Update 30 August: NASA is holding a media briefing for updates on the Moon rocket, audio of the teleconference will stream live on 31 August from 00:00 CEST (30 August, 23:00 BST) via NASA .
Update 29 August, 15:00 CEST: the launch of Artemis I has been cancelled for today as teams work through an issue with an engine bleed. Teams will continue to gather data, before announcing the timing of the next launch attempt.
The countdown has started for the first human-rated launch to the Moon in over half a century. ESA’s European Service Module will be powering the Orion spacecraft to our natural satellite and back.
Watch the most powerful rocket ever built launch on 29 August from NASA’s Kennedy Space Center in Florida, USA. Teams on Earth have a two-hour window from 14:33 CEST to initiate liftoff, so the orbits of our planet and the Moon are aligned for the Artemis I mission.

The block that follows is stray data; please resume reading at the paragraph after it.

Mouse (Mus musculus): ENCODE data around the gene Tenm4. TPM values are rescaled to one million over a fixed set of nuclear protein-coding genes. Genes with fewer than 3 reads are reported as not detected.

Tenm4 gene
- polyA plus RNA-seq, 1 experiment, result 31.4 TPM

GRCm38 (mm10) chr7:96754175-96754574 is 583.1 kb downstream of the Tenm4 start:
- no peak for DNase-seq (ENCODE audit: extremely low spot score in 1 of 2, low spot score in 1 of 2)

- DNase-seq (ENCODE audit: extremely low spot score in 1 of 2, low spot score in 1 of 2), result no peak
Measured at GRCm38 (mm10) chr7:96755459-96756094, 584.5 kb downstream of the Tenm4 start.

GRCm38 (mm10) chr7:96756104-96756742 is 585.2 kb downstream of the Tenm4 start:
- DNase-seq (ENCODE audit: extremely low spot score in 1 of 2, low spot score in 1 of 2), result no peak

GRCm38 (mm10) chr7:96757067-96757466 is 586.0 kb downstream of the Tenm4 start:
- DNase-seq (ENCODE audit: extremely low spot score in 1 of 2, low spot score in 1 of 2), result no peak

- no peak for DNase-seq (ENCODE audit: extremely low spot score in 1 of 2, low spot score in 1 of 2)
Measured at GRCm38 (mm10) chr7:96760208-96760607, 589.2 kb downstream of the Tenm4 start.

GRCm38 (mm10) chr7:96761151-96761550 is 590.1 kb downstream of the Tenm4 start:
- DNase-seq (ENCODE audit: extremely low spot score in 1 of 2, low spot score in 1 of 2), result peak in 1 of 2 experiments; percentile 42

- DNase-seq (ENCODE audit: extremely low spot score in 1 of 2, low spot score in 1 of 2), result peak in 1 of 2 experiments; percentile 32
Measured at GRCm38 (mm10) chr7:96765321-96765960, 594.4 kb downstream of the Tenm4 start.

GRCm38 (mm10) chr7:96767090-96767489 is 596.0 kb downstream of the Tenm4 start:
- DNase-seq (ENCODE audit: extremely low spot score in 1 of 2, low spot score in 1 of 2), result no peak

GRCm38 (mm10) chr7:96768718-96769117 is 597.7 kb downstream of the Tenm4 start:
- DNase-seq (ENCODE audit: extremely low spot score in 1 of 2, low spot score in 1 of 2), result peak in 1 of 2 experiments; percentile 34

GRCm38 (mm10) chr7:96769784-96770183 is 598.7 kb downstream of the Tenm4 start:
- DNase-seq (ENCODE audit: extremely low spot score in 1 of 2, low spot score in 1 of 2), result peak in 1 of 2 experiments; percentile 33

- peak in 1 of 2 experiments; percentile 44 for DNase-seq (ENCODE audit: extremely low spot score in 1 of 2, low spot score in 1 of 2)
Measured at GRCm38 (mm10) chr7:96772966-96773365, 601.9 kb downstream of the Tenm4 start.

Two more dates are available if liftoff is not possible on 29 August. The Artemis Moon mission can also be launched on 2 and 5 September.
The countdown to launch includes a large amount of fuel loaded into NASA’s Space Launch System rocket SLS. Tanking starts eight hours before launch with the flight director asking for a “go” 15 minutes before launch.
Follow the livestream on ESA Web TV starting at 12:30 CEST (11:30 BST).
This journey will serve as a test of both the Orion spacecraft and its SLS rocket ahead of crewed flights to the Moon. No crew will be on board Orion this time, and the spacecraft will be controlled by teams on Earth. The second Artemis mission will see four astronauts travel around the Moon on a flyby voyage around our natural satellite.
The European Service Module – or ESM – provides for all astronauts’ basic needs, such as water, oxygen, nitrogen, temperature control, power and propulsion. Much like a train engine pulls passenger carriages and supplies power, the European Service Module will take the Orion capsule to its destination and back.